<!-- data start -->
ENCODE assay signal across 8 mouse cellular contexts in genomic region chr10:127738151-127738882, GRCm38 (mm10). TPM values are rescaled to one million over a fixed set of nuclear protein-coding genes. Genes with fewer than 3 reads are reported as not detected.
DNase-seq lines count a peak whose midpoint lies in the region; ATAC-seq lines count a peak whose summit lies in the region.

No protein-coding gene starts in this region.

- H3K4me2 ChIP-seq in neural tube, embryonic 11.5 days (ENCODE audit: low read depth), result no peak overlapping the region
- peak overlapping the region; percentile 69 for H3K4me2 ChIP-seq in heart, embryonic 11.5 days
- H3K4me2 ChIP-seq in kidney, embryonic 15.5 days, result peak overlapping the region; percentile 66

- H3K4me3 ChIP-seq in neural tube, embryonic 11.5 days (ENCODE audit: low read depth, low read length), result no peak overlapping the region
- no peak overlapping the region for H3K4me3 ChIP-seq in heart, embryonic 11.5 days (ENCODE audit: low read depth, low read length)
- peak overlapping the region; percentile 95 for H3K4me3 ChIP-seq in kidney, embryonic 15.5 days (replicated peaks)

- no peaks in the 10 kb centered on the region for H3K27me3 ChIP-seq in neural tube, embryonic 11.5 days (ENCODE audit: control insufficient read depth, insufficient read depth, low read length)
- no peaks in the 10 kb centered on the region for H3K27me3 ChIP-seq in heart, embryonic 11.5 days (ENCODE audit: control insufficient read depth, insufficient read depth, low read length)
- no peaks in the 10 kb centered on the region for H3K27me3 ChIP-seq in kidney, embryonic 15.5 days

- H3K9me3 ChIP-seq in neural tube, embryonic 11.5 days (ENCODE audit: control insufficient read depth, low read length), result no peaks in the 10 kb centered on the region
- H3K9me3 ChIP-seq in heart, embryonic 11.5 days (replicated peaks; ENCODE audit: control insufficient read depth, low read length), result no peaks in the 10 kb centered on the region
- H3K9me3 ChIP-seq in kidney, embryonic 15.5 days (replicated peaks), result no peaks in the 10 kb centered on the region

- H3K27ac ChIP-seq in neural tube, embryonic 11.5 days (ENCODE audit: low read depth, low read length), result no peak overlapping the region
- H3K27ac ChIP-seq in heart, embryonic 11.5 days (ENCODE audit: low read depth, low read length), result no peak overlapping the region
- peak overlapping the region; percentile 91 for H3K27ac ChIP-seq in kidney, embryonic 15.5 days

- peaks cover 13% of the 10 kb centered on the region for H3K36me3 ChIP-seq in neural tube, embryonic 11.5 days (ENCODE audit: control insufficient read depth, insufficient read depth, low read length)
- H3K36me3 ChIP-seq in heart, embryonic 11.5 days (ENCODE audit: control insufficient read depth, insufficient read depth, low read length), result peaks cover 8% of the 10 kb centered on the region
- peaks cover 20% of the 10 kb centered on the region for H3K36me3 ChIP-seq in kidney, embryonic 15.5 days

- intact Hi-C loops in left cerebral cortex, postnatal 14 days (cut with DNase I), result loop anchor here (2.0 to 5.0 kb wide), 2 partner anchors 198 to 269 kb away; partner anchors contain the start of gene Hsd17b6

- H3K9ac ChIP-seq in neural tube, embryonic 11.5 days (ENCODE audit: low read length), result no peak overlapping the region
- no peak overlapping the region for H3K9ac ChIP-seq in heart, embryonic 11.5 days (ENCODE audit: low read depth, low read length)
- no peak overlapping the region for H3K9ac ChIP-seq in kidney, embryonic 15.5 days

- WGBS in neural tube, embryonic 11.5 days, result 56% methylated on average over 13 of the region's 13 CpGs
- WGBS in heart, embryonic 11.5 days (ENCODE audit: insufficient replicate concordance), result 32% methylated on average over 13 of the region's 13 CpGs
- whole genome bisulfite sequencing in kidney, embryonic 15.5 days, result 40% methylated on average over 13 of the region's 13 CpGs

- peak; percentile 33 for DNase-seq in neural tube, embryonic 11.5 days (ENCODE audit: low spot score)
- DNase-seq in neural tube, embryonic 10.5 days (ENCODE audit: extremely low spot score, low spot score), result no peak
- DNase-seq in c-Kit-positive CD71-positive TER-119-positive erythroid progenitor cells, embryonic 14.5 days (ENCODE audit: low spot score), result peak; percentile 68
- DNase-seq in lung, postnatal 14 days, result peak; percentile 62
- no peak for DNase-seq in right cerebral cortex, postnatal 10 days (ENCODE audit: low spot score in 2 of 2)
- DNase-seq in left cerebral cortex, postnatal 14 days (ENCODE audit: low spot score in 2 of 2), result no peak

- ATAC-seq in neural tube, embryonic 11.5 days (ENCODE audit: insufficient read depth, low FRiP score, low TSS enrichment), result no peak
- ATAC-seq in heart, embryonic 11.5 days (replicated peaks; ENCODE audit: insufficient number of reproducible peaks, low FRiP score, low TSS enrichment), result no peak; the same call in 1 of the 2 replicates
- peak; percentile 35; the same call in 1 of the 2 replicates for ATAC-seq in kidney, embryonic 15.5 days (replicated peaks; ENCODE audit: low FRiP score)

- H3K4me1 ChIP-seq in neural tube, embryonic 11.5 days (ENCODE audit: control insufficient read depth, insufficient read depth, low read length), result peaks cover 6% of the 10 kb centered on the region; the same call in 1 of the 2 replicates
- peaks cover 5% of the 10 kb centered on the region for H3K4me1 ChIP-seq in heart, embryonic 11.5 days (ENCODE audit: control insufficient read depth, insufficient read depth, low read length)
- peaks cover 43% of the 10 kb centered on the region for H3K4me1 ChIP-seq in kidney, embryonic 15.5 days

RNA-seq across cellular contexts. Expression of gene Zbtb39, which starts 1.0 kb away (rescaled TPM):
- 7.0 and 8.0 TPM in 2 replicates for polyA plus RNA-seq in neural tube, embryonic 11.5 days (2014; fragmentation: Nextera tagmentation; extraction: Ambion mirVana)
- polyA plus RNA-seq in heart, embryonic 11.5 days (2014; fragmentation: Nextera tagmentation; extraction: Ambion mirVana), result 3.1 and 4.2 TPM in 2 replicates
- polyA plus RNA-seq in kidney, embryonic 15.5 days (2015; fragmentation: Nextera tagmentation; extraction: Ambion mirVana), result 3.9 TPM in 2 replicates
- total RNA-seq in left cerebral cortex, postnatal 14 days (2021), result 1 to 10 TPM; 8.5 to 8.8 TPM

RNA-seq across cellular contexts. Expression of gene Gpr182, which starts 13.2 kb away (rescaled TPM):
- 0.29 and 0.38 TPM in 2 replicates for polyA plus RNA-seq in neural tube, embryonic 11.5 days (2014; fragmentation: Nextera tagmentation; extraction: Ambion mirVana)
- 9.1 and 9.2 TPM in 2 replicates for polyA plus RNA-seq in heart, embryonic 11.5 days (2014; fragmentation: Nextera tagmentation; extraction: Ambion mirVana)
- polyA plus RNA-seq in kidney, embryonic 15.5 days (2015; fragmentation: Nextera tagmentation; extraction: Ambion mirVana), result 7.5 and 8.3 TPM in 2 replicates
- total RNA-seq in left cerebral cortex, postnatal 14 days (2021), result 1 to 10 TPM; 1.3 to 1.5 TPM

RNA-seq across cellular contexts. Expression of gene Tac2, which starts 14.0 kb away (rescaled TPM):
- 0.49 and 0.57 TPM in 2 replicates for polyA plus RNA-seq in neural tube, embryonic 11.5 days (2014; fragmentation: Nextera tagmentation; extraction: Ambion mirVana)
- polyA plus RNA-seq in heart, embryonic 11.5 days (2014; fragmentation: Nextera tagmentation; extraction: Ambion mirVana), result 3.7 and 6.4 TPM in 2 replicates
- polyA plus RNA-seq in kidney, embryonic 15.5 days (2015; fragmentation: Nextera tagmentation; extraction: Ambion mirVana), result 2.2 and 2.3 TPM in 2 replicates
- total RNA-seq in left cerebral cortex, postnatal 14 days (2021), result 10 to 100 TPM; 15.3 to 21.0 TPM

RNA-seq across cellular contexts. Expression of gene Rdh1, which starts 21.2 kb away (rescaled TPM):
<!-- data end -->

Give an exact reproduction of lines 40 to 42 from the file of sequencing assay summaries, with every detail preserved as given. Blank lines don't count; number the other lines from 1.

- peaks cover 43% of the 10 kb centered on the region for H3K4me1 ChIP-seq in kidney, embryonic 15.5 days

RNA-seq across cellular contexts. Expression of gene Zbtb39, which starts 1.0 kb away (rescaled TPM):
- 7.0 and 8.0 TPM in 2 replicates for polyA plus RNA-seq in neural tube, embryonic 11.5 days (2014; fragmentation: Nextera tagmentation; extraction: Ambion mirVana)